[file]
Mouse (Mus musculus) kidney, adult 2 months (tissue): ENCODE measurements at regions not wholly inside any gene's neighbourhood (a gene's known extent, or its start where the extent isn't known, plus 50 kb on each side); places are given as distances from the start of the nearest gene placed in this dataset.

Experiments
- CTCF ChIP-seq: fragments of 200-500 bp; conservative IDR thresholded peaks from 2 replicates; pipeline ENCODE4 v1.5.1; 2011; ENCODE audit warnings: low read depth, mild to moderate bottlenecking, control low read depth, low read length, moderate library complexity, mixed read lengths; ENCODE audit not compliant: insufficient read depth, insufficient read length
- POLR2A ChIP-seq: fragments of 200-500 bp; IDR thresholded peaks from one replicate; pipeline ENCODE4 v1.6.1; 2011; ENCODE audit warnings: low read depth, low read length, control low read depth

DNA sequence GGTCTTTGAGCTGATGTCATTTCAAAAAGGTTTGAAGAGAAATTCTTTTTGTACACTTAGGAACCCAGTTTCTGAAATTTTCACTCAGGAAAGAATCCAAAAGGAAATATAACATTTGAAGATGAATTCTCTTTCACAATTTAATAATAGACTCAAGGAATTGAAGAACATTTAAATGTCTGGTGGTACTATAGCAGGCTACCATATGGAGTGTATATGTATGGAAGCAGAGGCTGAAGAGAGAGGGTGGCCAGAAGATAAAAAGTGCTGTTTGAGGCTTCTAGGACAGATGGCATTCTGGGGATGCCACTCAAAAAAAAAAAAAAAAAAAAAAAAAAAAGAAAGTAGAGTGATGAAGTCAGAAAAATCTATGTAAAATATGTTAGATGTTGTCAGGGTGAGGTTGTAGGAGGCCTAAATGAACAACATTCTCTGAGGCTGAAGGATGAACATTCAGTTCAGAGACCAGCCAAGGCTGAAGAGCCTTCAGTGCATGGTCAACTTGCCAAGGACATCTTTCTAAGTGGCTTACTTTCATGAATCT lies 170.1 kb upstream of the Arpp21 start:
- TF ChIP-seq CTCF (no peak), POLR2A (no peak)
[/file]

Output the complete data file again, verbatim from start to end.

Mouse (Mus musculus) kidney, adult 2 months (tissue): ENCODE measurements at regions not wholly inside any gene's neighbourhood (a gene's known extent, or its start where the extent isn't known, plus 50 kb on each side); places are given as distances from the start of the nearest gene placed in this dataset.

Experiments
- CTCF ChIP-seq: fragments of 200-500 bp; conservative IDR thresholded peaks from 2 replicates; pipeline ENCODE4 v1.5.1; 2011; ENCODE audit warnings: low read depth, mild to moderate bottlenecking, control low read depth, low read length, moderate library complexity, mixed read lengths; ENCODE audit not compliant: insufficient read depth, insufficient read length
- POLR2A ChIP-seq: fragments of 200-500 bp; IDR thresholded peaks from one replicate; pipeline ENCODE4 v1.6.1; 2011; ENCODE audit warnings: low read depth, low read length, control low read depth

DNA sequence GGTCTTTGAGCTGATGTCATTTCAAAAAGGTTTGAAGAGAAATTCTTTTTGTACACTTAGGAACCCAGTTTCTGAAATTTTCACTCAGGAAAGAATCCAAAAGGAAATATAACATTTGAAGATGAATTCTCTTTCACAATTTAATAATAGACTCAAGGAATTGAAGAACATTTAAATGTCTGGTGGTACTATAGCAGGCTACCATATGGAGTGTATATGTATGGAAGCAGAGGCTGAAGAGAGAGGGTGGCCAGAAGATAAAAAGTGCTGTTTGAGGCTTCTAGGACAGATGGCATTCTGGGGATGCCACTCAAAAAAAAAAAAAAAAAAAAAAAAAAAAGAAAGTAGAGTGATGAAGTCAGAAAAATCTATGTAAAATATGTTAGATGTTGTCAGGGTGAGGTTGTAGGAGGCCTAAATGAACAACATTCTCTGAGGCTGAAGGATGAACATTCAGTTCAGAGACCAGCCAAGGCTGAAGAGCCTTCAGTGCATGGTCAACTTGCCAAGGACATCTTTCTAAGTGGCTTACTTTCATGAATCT lies 170.1 kb upstream of the Arpp21 start:
- TF ChIP-seq CTCF (no peak), POLR2A (no peak)